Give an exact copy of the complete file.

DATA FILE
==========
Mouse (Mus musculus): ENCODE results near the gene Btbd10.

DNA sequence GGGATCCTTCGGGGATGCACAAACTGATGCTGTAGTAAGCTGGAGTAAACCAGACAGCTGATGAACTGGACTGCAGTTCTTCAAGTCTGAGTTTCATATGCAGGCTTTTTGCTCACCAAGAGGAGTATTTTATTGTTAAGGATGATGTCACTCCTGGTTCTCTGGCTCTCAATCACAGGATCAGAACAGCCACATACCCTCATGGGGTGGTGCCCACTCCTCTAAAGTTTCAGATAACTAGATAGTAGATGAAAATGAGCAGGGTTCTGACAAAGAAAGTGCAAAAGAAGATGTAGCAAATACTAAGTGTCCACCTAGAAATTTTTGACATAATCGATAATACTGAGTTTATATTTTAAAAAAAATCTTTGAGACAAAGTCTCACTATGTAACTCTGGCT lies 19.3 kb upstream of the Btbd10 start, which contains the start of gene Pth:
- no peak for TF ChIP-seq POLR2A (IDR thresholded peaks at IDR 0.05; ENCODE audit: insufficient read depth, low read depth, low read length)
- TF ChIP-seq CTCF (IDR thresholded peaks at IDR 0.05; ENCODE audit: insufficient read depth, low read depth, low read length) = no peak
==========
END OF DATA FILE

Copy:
Mouse (Mus musculus): ENCODE results near the gene Btbd10.

DNA sequence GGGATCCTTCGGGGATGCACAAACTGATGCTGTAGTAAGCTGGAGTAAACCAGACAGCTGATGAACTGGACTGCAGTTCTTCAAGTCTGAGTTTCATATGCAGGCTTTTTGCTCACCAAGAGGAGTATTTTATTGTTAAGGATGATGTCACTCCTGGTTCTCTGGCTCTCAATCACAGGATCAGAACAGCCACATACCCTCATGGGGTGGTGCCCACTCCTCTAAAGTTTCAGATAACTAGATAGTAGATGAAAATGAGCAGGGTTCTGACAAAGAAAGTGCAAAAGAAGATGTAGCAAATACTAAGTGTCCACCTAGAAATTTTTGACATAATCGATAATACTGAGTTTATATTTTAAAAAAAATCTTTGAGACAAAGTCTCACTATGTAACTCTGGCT lies 19.3 kb upstream of the Btbd10 start, which contains the start of gene Pth:
- no peak for TF ChIP-seq POLR2A (IDR thresholded peaks at IDR 0.05; ENCODE audit: insufficient read depth, low read depth, low read length)
- TF ChIP-seq CTCF (IDR thresholded peaks at IDR 0.05; ENCODE audit: insufficient read depth, low read depth, low read length) = no peak